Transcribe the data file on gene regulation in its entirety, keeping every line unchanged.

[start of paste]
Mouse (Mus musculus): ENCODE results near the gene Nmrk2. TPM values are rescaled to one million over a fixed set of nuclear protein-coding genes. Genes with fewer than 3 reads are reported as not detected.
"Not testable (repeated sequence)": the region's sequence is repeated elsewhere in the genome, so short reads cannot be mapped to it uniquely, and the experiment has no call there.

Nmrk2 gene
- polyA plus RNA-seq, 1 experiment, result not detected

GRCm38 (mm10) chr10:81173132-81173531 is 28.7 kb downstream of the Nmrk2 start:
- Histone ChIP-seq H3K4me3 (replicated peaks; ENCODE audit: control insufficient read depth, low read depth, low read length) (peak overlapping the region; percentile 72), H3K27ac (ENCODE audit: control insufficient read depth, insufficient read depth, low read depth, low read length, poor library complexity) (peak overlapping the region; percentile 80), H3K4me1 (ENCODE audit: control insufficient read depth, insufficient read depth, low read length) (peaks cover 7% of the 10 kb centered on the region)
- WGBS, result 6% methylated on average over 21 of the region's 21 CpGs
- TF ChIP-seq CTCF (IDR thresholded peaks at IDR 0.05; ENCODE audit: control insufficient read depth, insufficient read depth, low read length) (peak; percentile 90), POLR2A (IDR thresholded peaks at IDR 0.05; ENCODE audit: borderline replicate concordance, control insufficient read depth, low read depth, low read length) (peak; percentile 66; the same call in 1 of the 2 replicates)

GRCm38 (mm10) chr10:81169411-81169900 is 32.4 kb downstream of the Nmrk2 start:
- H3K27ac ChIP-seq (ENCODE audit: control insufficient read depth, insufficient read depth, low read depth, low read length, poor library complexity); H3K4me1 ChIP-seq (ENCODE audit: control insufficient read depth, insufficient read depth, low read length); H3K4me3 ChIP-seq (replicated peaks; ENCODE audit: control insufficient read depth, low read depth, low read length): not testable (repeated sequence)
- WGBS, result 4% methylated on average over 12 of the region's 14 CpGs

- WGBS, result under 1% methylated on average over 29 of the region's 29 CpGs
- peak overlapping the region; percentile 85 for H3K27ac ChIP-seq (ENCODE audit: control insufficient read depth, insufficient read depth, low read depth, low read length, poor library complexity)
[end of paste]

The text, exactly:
Mouse (Mus musculus): ENCODE results near the gene Nmrk2. TPM values are rescaled to one million over a fixed set of nuclear protein-coding genes. Genes with fewer than 3 reads are reported as not detected.
"Not testable (repeated sequence)": the region's sequence is repeated elsewhere in the genome, so short reads cannot be mapped to it uniquely, and the experiment has no call there.

Nmrk2 gene
- polyA plus RNA-seq, 1 experiment, result not detected

GRCm38 (mm10) chr10:81173132-81173531 is 28.7 kb downstream of the Nmrk2 start:
- Histone ChIP-seq H3K4me3 (replicated peaks; ENCODE audit: control insufficient read depth, low read depth, low read length) (peak overlapping the region; percentile 72), H3K27ac (ENCODE audit: control insufficient read depth, insufficient read depth, low read depth, low read length, poor library complexity) (peak overlapping the region; percentile 80), H3K4me1 (ENCODE audit: control insufficient read depth, insufficient read depth, low read length) (peaks cover 7% of the 10 kb centered on the region)
- WGBS, result 6% methylated on average over 21 of the region's 21 CpGs
- TF ChIP-seq CTCF (IDR thresholded peaks at IDR 0.05; ENCODE audit: control insufficient read depth, insufficient read depth, low read length) (peak; percentile 90), POLR2A (IDR thresholded peaks at IDR 0.05; ENCODE audit: borderline replicate concordance, control insufficient read depth, low read depth, low read length) (peak; percentile 66; the same call in 1 of the 2 replicates)

GRCm38 (mm10) chr10:81169411-81169900 is 32.4 kb downstream of the Nmrk2 start:
- H3K27ac ChIP-seq (ENCODE audit: control insufficient read depth, insufficient read depth, low read depth, low read length, poor library complexity); H3K4me1 ChIP-seq (ENCODE audit: control insufficient read depth, insufficient read depth, low read length); H3K4me3 ChIP-seq (replicated peaks; ENCODE audit: control insufficient read depth, low read depth, low read length): not testable (repeated sequence)
- WGBS, result 4% methylated on average over 12 of the region's 14 CpGs

- WGBS, result under 1% methylated on average over 29 of the region's 29 CpGs
- peak overlapping the region; percentile 85 for H3K27ac ChIP-seq (ENCODE audit: control insufficient read depth, insufficient read depth, low read depth, low read length, poor library complexity)